According to plaintiff, Ameritech managers Tina Fisher-Harper, Kim Burdine, and Keith Roberts were aware that sales sharing occurred among Ameritech employees to enable those employees to attain their monthly sales objectives. To this end, plaintiff submitted affidavits from Sheila Childs and Ardilia Cross, Customer Advocates who were supervised by Fisher-Harper, in which they both state that Customer Advocates supervised by Fisher-Harper routinely shared sales, and that Fisher-Harper encouraged her team members to assist other team members in meeting their sales objectives. According to Cross, on at least one occasion, Fisher-Harper personally provided Childs with the sales code of a Customer Advocate on her team, Belinda Barnes, so that Childs could give Barnes a sale.

  When plaintiff was working as a Customer Advocate, she was not supervised by Fisher-Harper, Roberts, or Burdine, but rather was directly supervised by Kezia Morris. Plaintiff's senior manager was Jacqueline Payne. There is no evidence that either Morris or Payne were aware of sales sharing or otherwise condoned or authorized the practice. In May 2001, just before plaintiff was supposed to leave her temporary management position and resume her duties as a Customer Advocate, Sheila Childs asked plaintiff if she needed any sales to meet her monthly objective. Plaintiff felt that such a sale would give her a start for June and thus accepted Childs' offer. Plaintiff gave Childs her sales code so that Childs could complete the order and apply the sales revenue to plaintiff's sales code.

  This was not the first time that plaintiff had shared sales. When she was working in her temporary management position from 1999 to May 2001, under Keith Roberts' supervision, plaintiff did not have a sales objective. Rather than have plaintiff take credit for sales that did not amount to anything, Roberts permitted plaintiff to share her sales with Customer Advocates who had failed to meet their quotas.

  In June 2001, Childs brought plaintiff a slip of paper with an order number on it for the sale that Childs had offered plaintiff. Plaintiff does not dispute that she did not do any work on this particular sale. Childs told plaintiff that the order was for an ISDN contract. Plaintiff believed the contract was worth $1,800 and that Childs had made the sale herself, even though Childs did not indicate to plaintiff that she had done any work on the sale. Plaintiff placed the order number onto a tracking log on which Customer Advocates keep track of the value of their sales.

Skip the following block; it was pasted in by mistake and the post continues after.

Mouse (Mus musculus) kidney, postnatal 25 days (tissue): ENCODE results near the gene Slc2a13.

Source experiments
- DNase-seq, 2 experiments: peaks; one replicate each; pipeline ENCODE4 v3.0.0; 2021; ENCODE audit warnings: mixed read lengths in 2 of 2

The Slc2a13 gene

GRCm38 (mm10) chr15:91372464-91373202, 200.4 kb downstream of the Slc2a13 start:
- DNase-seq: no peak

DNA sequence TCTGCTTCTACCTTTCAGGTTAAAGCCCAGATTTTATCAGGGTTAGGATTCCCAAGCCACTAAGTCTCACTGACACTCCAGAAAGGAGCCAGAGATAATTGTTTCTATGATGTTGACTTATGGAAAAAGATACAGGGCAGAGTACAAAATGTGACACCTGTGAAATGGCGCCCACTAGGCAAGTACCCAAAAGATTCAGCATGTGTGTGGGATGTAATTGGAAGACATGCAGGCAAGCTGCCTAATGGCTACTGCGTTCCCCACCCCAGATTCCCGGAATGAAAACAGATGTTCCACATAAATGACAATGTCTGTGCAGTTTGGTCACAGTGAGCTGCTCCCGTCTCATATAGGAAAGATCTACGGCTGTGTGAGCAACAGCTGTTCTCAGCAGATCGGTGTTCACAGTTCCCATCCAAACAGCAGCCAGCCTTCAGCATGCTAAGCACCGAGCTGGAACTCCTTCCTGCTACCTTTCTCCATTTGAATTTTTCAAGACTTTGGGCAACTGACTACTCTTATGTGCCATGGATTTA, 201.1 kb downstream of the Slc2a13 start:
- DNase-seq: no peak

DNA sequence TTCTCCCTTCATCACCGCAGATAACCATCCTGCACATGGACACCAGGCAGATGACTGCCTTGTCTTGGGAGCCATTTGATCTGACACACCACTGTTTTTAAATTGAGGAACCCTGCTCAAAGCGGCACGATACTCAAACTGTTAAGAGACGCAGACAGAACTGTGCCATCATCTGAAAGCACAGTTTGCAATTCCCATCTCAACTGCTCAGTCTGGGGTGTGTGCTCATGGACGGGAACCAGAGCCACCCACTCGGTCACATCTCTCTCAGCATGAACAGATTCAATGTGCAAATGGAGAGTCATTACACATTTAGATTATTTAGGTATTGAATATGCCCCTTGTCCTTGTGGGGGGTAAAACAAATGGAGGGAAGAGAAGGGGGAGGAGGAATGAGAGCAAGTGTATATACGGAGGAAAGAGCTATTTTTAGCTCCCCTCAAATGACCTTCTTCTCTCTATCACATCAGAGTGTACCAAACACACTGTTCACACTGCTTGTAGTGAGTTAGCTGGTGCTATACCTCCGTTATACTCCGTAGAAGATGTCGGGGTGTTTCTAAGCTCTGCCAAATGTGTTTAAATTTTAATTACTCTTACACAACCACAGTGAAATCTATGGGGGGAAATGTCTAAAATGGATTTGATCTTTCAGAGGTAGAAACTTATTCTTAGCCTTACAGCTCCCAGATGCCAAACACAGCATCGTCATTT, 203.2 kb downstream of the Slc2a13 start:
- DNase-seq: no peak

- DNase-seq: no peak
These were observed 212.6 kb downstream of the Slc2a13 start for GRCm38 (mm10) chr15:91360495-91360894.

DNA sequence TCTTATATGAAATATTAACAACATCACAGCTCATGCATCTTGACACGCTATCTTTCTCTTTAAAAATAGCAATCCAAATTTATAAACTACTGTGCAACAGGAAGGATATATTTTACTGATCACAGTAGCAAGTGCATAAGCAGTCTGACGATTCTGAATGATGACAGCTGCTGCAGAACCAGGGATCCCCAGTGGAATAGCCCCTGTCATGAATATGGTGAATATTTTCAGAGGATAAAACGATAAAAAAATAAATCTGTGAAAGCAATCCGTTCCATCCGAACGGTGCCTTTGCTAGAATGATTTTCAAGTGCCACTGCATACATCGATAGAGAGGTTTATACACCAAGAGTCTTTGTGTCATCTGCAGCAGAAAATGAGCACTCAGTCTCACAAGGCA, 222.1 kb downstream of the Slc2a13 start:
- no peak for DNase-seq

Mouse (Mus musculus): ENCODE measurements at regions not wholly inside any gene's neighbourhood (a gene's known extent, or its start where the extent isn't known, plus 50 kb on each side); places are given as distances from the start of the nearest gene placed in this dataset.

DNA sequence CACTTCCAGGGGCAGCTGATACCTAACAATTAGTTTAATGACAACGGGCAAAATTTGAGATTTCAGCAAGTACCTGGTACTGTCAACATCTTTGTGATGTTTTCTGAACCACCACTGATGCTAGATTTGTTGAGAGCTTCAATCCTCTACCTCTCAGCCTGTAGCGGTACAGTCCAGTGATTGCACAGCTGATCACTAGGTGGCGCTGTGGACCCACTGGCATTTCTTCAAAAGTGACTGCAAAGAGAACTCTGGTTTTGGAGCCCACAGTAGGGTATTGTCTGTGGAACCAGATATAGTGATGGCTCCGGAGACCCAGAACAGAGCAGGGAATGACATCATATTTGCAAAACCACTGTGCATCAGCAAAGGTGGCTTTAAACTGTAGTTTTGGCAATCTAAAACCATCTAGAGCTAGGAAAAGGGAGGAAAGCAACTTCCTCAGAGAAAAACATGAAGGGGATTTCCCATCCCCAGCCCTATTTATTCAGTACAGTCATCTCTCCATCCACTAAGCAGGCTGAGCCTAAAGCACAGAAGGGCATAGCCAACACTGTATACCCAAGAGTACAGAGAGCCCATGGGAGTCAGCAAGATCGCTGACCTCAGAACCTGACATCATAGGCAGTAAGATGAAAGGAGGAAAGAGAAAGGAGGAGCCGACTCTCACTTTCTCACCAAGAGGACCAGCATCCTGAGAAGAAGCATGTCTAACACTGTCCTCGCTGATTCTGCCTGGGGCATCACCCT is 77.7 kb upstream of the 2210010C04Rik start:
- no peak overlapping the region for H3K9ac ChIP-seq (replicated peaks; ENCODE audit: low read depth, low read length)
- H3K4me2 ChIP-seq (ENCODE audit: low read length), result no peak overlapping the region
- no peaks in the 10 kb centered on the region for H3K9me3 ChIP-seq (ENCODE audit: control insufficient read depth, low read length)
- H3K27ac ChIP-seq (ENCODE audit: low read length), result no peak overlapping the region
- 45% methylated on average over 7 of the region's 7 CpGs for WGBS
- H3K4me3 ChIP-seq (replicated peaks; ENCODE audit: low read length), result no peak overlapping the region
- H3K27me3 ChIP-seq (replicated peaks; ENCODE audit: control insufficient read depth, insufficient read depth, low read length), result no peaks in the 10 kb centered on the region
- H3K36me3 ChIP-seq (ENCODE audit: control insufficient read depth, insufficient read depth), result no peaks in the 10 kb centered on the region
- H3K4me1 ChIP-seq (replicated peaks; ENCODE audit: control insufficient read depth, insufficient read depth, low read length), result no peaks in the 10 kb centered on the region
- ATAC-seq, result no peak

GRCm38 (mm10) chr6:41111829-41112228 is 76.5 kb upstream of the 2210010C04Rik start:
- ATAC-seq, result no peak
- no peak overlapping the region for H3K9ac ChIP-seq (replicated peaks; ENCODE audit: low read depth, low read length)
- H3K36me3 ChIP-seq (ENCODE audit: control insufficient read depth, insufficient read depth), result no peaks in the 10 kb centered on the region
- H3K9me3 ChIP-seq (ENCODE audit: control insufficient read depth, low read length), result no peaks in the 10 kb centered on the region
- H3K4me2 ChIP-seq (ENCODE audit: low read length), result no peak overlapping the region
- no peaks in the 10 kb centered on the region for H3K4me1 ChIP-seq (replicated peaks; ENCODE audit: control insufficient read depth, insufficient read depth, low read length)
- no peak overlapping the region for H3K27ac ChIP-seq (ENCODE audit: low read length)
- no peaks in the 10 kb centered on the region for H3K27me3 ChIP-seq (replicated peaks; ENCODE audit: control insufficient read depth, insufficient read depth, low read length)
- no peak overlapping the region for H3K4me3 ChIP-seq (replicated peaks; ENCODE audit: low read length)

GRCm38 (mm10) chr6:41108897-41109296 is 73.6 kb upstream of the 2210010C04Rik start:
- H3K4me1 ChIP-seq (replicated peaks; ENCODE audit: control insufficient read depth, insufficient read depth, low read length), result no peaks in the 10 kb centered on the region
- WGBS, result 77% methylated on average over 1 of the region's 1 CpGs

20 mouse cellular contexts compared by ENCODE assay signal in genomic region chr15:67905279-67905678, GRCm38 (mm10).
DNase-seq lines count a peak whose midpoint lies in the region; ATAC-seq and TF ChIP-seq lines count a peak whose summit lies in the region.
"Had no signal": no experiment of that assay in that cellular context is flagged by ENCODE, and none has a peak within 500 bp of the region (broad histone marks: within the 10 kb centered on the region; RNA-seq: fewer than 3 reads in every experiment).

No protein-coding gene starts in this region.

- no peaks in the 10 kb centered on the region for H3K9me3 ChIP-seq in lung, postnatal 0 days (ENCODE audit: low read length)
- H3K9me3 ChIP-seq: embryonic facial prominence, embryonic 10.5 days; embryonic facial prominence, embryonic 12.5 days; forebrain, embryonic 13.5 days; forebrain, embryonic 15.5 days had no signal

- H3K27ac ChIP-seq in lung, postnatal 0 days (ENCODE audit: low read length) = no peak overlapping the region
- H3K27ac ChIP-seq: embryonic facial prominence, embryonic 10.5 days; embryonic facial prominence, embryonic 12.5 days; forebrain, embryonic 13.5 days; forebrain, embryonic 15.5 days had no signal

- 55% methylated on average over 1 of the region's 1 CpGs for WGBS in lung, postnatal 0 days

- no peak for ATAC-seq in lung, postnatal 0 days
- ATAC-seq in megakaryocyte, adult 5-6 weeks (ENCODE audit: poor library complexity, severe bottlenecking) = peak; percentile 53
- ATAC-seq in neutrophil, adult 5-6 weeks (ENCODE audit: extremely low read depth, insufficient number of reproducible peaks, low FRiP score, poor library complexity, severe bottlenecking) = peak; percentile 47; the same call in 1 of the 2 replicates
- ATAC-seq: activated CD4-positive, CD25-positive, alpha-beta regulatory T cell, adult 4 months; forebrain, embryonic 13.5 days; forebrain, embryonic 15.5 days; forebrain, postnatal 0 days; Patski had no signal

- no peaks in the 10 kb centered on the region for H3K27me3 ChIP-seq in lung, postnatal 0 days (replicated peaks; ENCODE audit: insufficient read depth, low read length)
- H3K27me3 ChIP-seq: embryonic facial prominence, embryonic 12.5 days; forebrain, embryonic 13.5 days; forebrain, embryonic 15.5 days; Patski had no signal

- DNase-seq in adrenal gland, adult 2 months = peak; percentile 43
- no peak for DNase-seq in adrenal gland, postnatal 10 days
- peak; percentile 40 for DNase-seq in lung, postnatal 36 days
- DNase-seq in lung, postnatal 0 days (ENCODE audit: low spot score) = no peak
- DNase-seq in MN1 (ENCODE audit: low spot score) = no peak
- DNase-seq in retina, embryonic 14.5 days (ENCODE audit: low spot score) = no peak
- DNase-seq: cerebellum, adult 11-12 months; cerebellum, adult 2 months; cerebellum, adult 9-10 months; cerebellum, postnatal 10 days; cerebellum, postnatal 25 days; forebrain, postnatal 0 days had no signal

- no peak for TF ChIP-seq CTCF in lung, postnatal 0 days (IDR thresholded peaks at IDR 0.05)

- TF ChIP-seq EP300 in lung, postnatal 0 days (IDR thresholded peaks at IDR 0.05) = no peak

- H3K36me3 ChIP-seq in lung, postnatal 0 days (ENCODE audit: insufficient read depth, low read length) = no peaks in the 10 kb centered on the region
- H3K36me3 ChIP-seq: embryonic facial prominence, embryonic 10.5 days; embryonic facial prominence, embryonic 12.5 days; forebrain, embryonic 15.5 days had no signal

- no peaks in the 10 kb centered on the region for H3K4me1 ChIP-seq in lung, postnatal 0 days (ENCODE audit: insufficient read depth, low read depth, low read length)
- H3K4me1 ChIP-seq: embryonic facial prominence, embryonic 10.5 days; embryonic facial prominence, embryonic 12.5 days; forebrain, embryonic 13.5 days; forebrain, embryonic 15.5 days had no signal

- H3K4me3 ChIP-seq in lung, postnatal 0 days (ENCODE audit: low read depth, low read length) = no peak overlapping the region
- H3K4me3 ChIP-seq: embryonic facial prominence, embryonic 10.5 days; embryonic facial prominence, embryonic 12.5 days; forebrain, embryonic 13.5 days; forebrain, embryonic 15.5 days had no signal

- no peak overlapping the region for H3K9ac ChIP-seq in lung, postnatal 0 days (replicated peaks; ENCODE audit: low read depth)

As it turned out, the order was actually one of 23 ISDN Prime *fn2 orders generated by an Ameritech Authorized Distributor, not Childs, and resulted in $4,865 in revenue being credited to plaintiff's sales account. ISDN sales by Ameritech Authorized Distributors are forwarded to Ameritech's ISDN Provisioning Center (the "AIPC Center") for provisioning by Market Support Specialists ("MSS"), who neither have direct contact with customers nor receive any credit or bonus for ISDN sales. At least some of these 23 ISDN Prime orders came into the AIPC Center without a sales code. At Childs' request, two MSS's, Tondaleria Marcus and Latasha Sanders, placed Childs' sale code on those orders, and Childs in turn replaced her sales code with those of other Customer Advocates in the Chicago Heights Call Center, including plaintiff. The parties dispute whether Marcus and Sanders were authorized by their supervisor, Roberts, to place Childs' sales code on the unaccounted-for orders.

  In July 2001, Payne, the senior supervisor, asked Area Manager Jacqueline Jones to run a computerized report examining the sales activities of the Chicago Heights Call Center. In running the report, Jones noticed that the same customer number was appearing on several Customer Advocates' sales sheets for ISDN Prime orders. Further investigation revealed that the sales of ...